White paper provided by Sciformix. Click here for more information
21st century technologies will create significant opportunities and challenges for all health care stakeholders. Pharmacovigilance too is in transition, with new sources of medical information and methods for its analysis that will transform today’s largely reactive system into proactive benefit-risk management for all medication users.
The discipline of pharmacovigilance (PV) largely originated in reaction to public health disasters caused by medications, e.g. tetanus toxoid (1912), sulfanilamide (1938), thalidomide (1962), etc. The detection of significant, previously unrecognized hazards of medications following their introduction into clinical use was traditionally based on collation and evaluation of essentially anecdotal reports of suspected adverse drug reactions (ADRs). Subsets of these reports were communicated to regulators, individually and/or in the aggregate, within specific timeframes; however, these regulations were established at a time when modern communication tools and databases did not exist and all communication was on paper, greatly limiting the analysis and evaluation of potential safety signals.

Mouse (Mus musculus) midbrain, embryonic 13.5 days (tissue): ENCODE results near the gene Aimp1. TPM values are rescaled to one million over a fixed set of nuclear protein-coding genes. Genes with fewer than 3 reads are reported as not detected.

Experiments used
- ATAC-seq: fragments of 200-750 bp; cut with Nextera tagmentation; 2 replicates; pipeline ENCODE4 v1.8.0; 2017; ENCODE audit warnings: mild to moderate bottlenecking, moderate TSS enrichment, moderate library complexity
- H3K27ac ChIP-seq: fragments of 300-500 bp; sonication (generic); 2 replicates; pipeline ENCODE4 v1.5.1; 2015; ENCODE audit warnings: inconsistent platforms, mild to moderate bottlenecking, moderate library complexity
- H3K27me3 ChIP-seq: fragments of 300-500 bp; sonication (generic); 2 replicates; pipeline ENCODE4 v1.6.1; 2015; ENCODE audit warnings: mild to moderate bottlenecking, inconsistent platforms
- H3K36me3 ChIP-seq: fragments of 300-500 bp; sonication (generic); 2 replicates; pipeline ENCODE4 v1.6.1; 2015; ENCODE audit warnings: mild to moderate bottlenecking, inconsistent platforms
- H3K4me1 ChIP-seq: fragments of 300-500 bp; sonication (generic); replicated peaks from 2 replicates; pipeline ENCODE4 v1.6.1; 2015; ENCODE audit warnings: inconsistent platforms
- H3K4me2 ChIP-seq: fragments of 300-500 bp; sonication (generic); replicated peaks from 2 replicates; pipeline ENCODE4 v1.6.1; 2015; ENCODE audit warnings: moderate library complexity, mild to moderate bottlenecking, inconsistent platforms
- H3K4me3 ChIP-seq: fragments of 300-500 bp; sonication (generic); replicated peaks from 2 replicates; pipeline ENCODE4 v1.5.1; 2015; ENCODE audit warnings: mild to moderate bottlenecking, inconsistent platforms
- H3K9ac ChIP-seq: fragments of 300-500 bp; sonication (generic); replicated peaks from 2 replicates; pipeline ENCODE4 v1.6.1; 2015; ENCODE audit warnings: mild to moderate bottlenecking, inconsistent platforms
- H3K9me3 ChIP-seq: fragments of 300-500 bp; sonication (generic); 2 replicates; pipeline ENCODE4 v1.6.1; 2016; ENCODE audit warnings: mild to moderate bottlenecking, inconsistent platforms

Furthermore, regulatory oversight of company safety activities for approved medical products was, until very recently, largely limited to assessing the adequacy of and compliance with the procedures license holders established to meet their legal obligations, rather than on any identifiable public health benefit.
In recent years, the combination of greater public awareness of drug safety issues and emerging informatics-based methods for acquiring and analyzing medical information has sparked global research initiatives for transforming the present largely reactive system into one that is proactive, robust, and more useful clinically.
Download to learn:
- A new model for the 21st centuary
- Why do we need a new PV model?
- What might effective PV look like in 2038?
- New data sources
- Better clinical decision making
- Broad accessibility of appropriate information
- Cost benefit considerations